Jack Causa

The Transition to IFRS: Build Your Team Now and Save Money Later

The move to international financial reporting standards will shake up U.S. corporate finance departments, but smart companies will start building their IFRS compliance strategy now.

October 2, 2008
Sponsored by The Mergis Group
by Jack Causa, senior vice president and group executive, The Mergis Group

Last month, the U.S. Securities and Exchange Commission (SEC) adopted a proposed roadmap for the potential transition by U.S. companies from Generally Accepted Accounting Principles (GAAP) to International Financial Reporting Standards (IFRS). The roadmap provides for a voluntary transition to IFRS for a limited category of U.S. companies starting as early as 2009, then mandating IFRS for large U.S. companies for their 2014 financial statements, with somewhat smaller ones required to make the move in 2015 and then the smallest companies forced to use IFRS in 2016.

In its recent roadmap announcement, the SEC restated its view that increasing integration of the world's capital markets, which has resulted in two-thirds of U.S. investors owning securities issued by foreign companies that report their financial information using IFRS, has made the establishment of a single set of high quality accounting standards a matter of growing importance. A common accounting language around the world would give investors greater comparability and greater confidence in the transparency of financial reporting worldwide.

The final decision on whether to implement this timetable is still a couple years away, but few observers dispute the notion that a transition to IFRS is inevitable. In November of 2007, the SEC eliminated the requirement for foreign private issuers that use IFRS to reconcile to U.S. GAAP. Later, the SEC issued a concept release and sponsored a series of roundtables to explore the idea of allowing U.S. issuers to use the international standards.

For employers, conversion to IFRS is much more than a technical accounting issue that requires you to review your internal skill sets and ensure that you have the right people on the task. IFRS may significantly affect any number of a company's day-to-day operations and may even impact the reported profitability of the business itself. For these reasons, the transition to IFRS should be viewed as a cultural change for your company; not just a corporate finance project to tackle a few months before you are forced to do so by the SEC.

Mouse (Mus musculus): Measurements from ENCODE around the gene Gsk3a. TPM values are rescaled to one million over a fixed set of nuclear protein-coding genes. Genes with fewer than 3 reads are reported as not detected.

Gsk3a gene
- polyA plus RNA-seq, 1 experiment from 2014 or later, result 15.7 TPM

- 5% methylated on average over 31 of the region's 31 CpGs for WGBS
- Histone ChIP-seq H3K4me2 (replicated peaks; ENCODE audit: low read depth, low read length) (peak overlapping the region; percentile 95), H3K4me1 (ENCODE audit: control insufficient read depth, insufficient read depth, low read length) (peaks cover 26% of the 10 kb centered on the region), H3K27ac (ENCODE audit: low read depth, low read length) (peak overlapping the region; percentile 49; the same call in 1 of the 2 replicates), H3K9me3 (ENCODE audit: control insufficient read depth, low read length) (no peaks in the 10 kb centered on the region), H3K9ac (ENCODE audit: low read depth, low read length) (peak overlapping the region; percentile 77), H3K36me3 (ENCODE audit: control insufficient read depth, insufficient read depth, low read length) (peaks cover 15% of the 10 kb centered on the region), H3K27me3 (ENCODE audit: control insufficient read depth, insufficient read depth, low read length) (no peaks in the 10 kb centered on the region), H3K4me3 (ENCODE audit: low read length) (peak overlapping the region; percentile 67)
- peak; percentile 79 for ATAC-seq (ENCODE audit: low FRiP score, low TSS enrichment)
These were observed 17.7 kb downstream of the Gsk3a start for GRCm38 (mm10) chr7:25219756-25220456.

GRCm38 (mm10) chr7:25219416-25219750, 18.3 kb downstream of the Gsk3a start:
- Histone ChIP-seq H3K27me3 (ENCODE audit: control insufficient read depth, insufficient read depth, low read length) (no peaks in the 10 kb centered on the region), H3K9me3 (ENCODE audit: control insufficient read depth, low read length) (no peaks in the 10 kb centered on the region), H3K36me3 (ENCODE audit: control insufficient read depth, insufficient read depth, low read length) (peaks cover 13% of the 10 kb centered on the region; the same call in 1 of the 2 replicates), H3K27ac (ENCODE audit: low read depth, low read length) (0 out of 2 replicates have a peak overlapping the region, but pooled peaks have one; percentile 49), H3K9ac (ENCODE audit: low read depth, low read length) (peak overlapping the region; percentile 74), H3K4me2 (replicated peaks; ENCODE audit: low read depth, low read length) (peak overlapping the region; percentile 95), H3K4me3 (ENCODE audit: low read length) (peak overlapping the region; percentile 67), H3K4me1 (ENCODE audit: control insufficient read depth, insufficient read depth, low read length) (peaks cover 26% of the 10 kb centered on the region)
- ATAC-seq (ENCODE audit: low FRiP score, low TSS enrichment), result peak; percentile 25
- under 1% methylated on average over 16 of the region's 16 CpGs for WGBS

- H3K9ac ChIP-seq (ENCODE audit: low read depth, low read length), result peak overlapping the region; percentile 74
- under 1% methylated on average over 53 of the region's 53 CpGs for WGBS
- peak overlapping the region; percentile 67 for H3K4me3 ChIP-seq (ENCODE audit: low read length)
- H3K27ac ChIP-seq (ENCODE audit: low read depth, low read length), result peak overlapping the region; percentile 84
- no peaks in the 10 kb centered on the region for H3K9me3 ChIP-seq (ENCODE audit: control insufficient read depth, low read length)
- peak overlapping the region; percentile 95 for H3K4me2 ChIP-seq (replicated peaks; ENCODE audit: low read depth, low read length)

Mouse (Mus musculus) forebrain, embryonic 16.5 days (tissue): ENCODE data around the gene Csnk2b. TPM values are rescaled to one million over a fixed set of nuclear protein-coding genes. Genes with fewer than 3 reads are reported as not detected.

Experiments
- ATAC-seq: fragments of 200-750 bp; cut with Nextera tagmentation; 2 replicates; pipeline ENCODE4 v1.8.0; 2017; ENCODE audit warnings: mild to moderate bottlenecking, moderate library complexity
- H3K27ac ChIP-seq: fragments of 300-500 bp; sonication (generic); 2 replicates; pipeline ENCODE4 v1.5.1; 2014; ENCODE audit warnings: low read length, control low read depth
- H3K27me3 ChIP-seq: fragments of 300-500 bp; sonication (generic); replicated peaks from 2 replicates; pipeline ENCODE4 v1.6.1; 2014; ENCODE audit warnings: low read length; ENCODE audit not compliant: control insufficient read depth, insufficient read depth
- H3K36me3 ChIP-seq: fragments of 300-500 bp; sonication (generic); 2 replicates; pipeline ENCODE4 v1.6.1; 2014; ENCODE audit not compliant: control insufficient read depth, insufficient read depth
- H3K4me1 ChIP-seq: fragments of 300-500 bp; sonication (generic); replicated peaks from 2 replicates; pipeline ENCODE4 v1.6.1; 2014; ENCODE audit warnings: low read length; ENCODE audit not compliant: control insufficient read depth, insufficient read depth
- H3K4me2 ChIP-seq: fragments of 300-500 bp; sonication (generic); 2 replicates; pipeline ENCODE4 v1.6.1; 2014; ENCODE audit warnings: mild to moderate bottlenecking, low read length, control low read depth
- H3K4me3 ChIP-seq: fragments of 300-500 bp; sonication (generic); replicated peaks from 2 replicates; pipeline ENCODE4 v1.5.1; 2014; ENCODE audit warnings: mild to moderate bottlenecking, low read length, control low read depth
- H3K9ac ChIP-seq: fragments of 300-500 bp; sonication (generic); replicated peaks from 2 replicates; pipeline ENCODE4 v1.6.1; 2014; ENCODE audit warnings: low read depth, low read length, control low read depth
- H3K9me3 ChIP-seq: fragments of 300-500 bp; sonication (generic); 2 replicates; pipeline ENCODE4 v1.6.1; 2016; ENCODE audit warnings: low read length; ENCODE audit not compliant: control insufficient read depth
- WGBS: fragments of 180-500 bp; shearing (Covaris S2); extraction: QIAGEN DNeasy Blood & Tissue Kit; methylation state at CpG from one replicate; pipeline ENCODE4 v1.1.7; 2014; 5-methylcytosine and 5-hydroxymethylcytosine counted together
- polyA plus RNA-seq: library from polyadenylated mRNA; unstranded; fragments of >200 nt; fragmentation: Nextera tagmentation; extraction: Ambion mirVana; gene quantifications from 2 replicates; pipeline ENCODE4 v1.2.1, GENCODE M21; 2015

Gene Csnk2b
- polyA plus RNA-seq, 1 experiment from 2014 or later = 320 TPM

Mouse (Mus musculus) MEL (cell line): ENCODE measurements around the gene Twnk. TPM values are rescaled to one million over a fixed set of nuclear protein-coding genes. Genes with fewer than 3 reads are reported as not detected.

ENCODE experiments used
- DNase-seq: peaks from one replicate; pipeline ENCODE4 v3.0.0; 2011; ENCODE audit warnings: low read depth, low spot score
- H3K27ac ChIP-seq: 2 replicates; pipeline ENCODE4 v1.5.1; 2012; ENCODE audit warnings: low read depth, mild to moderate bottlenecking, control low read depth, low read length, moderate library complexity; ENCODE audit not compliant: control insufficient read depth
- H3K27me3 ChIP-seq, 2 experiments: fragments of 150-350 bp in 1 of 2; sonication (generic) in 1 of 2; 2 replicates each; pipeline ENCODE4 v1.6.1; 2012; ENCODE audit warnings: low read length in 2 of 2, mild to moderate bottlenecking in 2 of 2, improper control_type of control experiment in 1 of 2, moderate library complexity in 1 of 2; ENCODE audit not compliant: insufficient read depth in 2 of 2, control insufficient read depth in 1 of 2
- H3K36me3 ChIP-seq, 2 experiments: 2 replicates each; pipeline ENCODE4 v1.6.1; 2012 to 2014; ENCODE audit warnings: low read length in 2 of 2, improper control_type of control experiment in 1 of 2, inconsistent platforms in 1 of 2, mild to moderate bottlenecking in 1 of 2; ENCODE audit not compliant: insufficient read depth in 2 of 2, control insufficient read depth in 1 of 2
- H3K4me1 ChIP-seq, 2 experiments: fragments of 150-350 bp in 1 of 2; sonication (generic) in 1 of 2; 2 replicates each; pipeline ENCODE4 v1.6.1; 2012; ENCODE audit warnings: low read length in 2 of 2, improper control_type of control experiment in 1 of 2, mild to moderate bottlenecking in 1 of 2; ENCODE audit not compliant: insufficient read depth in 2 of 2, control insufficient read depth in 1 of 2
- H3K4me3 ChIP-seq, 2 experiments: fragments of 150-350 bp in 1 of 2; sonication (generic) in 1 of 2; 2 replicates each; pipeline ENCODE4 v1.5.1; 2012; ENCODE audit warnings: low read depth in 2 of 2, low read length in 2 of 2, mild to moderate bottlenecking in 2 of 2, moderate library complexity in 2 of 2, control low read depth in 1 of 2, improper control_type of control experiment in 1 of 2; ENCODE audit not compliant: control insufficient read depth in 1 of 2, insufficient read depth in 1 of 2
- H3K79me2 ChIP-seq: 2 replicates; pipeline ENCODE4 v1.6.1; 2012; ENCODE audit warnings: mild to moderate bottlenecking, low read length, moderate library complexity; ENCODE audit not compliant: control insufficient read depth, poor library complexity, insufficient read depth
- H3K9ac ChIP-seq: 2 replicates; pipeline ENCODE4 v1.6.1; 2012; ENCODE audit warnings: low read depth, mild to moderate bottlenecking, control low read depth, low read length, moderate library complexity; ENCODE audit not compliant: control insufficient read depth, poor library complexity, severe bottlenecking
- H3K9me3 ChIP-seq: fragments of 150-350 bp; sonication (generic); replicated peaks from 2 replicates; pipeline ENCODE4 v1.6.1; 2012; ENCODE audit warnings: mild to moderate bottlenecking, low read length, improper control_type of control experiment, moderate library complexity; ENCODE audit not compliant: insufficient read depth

For example, in addition to the finance department, here are some key areas in which your organization needs to start making changes now in order to make sure that you have the people, systems and processes in place to make the IFRS transition a winner for your company:

  • HR — The new financial reporting regime will likely affect a number of aspects of your staffing procedures, specifically the form in which some employees are compensated.
  • Communications — Transitioning to IFRS is likely to impact how your management team communicates with your investors, how you conduct business with your customers and even how you interact with vendors.
  • Operations — The transition requires sophisticated planning due to the many interrelated changes it will require within an organization. You will need to customize the transition to your business operations; there is no "one-size-fits-all" model that you can simply deploy for your organization.

It might be advisable to use the implementation of the Sarbanes-Oxley Act as a guidepost here. Many large companies seemingly put their heads in the sand over the onerous requirements of this legislation and then found themselves in the unenviable situation of having to hire teams of specialists and consultants in order to meet their compliance obligations at the 11th hour. The result was millions of dollars in costs, extraordinary losses of business productivity and even some examples of reporting errors that created additional headaches for executives.

But a few forward-thinking organizations theorized that their transition-related changes to Sarbanes-Oxley had the potential to deliver future dividends, such as streamlined operations and reduced costs. With this outlook, these companies approached their compliance efforts strategically (e.g., overhauled an inflexible information technology system), instead of just treating them as emergency compliance exercises.

The point is that you can wring your hands about the IFRS transition and decide to cope with it later or you can embrace it now and start building a team of people who can turn this apparent pain point into an organizational advantage. The earlier you begin, the greater the benefits are likely to be to your company.

For more information, visit The Mergis Group.

Jack Causa, CPA, is Senior Vice President and Group Executive at The Mergis Group. Causa is responsible for the management and operations of The Mergis Group, a division of Spherion that provides specialty professional recruiting and placement services across a range of professional disciplines, including finance and accounting, information technology, engineering, sales and marketing, legal and human resources. Causa has more than 25 years of experience in the professional recruiting industry and joins Spherion from Callaway Partners, a professional services firm, where he served as the partner responsible for the company's staff augmentation business. Prior to that position, Causa held leadership roles at Jefferson Wells, where he was a managing director and Kforce, where he was president of finance and accounting. He began his career at PricewaterhouseCoopers.